In our practice located at the Production Way Skytrain
Station we provide Psychoeducational and ADHD assessments. All Psychoeducational Assessments include an assessment for ADHD as part of the overall process. Our senior psychologist has over 30 years working in this field and is a Registered Psychologist who can provide a full diagnosis.
Many people ask about ADHD assessments when considering a psychoeducational assessment for their child, teen or even young adults entering college. “Is testing for ADHD part of the psychoeducational assessment?” They often ask this because their school hasn’t provided an ADHD assessment before, or may be refusing.
There are several reasons for this. First, a School Psychologist may or may not be a Registered Psychologist, and only Registered Psychologists can give a diagnosis of ADHD.
Second, from the perspective of most schools, they are not there to provide medical diagnoses. They are there to assess if a child meets the requirements of the Ministry of Education for a Learning Disorder, sometimes this process is called “Coding.” ADHD, in BC at least, has not received much attention by the ministry, and there are no special funds for students with ADHD as there are for students with autism, or severe illnesses. Because of this schools often assess for deficits in Executive Functioning rather than directly for ADHD. This provides important information that may be useful to the school based team when writing an IEP.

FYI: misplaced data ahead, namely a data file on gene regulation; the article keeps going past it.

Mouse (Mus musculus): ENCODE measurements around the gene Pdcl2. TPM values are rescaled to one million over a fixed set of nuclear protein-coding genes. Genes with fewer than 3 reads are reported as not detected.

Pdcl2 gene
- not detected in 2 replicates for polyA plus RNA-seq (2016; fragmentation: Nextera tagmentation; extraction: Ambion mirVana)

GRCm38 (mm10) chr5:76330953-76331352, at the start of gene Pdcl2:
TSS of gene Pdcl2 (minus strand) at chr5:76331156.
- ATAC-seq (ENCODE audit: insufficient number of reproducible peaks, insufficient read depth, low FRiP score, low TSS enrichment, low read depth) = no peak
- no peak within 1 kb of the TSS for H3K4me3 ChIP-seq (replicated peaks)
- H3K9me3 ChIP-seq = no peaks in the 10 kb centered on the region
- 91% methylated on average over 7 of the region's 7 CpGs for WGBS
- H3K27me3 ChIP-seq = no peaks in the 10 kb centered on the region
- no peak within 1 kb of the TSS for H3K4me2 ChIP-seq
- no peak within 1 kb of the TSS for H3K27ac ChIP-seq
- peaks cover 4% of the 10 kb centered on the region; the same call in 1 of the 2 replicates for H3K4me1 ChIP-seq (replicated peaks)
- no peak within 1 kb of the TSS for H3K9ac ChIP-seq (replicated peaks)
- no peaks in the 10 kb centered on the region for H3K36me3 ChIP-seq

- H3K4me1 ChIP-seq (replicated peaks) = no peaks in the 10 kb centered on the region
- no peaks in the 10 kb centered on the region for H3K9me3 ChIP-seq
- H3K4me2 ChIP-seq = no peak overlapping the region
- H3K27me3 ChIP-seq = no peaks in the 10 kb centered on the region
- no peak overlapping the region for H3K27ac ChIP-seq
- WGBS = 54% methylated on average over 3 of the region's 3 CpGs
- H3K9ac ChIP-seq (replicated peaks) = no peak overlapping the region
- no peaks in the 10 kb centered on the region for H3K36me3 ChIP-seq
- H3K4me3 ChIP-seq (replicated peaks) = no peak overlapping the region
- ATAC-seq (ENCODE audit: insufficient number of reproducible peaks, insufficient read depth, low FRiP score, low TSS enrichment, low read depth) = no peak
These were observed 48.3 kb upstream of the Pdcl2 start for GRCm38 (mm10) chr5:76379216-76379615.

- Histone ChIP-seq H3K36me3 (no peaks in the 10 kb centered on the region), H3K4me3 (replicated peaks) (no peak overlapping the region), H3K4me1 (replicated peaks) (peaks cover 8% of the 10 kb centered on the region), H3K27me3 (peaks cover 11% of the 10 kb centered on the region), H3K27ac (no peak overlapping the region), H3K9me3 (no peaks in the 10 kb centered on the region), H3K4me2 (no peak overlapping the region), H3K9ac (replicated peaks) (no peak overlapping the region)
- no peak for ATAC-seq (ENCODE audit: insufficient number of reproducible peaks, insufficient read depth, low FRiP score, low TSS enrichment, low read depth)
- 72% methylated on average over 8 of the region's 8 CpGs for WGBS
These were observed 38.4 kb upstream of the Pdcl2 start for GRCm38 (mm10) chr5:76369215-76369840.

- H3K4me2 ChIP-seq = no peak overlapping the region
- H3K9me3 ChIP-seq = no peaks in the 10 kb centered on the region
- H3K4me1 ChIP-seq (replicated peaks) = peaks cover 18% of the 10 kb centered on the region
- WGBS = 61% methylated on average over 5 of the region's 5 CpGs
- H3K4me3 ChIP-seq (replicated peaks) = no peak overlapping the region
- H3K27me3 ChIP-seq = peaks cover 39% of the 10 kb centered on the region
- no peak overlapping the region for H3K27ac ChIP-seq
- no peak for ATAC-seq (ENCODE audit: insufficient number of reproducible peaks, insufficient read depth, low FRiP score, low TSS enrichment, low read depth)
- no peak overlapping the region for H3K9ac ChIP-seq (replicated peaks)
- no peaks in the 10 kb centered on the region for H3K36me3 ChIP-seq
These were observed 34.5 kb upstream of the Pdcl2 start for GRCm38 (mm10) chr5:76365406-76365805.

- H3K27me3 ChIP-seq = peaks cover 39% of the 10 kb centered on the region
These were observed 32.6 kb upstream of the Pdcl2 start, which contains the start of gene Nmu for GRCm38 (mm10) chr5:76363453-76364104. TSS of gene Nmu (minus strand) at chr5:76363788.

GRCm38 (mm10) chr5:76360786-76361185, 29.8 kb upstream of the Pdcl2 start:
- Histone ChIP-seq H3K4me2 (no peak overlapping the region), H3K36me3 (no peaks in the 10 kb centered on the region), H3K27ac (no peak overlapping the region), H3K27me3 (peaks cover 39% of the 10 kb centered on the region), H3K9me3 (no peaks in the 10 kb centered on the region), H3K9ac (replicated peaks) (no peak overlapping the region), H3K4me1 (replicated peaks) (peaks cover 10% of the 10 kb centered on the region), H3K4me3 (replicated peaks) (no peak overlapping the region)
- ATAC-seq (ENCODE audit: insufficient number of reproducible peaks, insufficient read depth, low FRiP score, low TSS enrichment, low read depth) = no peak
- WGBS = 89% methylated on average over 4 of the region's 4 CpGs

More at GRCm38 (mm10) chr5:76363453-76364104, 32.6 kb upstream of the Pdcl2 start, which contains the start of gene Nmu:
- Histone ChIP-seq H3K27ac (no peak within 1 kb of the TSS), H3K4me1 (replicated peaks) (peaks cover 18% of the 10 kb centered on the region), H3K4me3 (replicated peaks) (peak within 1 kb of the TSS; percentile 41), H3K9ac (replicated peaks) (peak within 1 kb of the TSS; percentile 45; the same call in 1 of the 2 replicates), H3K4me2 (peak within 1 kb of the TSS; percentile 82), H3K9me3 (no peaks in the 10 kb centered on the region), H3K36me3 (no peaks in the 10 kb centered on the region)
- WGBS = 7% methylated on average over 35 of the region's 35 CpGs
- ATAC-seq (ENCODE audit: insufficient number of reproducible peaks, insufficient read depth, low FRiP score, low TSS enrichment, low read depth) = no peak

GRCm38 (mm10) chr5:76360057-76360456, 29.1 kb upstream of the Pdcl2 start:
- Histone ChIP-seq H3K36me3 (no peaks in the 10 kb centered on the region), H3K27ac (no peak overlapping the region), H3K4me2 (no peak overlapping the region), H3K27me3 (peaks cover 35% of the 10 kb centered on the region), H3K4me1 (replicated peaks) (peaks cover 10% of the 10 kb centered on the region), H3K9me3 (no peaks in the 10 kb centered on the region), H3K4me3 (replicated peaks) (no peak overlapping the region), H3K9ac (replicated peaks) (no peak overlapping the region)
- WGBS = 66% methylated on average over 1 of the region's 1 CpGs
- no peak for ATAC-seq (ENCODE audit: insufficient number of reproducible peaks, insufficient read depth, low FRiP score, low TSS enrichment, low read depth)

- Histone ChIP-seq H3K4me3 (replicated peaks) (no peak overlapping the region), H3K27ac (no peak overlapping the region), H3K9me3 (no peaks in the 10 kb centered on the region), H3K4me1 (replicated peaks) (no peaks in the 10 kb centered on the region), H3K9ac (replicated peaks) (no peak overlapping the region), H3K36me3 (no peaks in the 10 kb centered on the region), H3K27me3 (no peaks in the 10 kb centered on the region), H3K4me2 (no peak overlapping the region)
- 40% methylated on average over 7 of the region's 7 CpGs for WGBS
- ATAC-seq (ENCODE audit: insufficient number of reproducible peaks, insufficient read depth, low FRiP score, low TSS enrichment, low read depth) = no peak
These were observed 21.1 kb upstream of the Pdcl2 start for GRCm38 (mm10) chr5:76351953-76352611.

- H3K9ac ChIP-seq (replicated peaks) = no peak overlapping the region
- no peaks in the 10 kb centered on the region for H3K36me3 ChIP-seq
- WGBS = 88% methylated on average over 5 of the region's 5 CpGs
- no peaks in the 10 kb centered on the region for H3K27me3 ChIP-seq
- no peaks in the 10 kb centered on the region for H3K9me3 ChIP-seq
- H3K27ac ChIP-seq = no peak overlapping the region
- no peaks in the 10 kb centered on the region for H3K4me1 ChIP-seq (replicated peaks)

Even with an IEP you should be aware that most teachers have no specific coursework or training in classroom management, and little if any training in working with students with ADHD. At many school meetings I have attended teachers offer their opinion that
”ADHD isn’t a real thing.” This, despite the volumes of research on both the disorder, and the treatment.
You should be aware that the most useful treatment for most students with ADHD, in the classroom, are very simple behavioural interventions, some classroom accommodations, and the teaching of compensatory skills to the students. Every IEP should address all of these things.
You can find the Ministry of Educations guidelines for students with ADHD here:
These are just a few of the reasons schools are reluctant to address ADHD when testing.
If you are concerned about your child having ADHD I would suggest going to the website of CADDRA – Canadian ADHD Resource Alliance. CADDRA is an independent, not-for-profit, resource organization for medical, healthcare and research professionals with an interest in the field of ADHD. Your family medical doctor should be familiar with these tools for assessment. Simply using a short 26 question form (often the SNAP-IV) is not enough to make a diagnostic decision. This site provides all the necessary tools for ADHD providers.
Another ADHD website that is useful is http://www.russellbarkley.org
Dr. Barkley is the leading professional in the field, while his books may be a bit “dry” he knows the facts better than anyone else I could recommend. There are numerous videos available by Dr. Barkley as well.
One tool for parents is the comprehensive list of classroom accommodations for students with ADHD. You will find that here: http://www.russellbarkley.org/factsheets/ADHD_School_Accommodations.pdf The website also includes many other tools.
In our practice we include the CADDRA materials in almost every psychoeducational assessment. The diagnostic process includes not just looking for signs and symptoms of a disorder, it is also critical to rule out other possible causes of the behaviours of concern.
For more information visit our main website page at www.relatedminds.com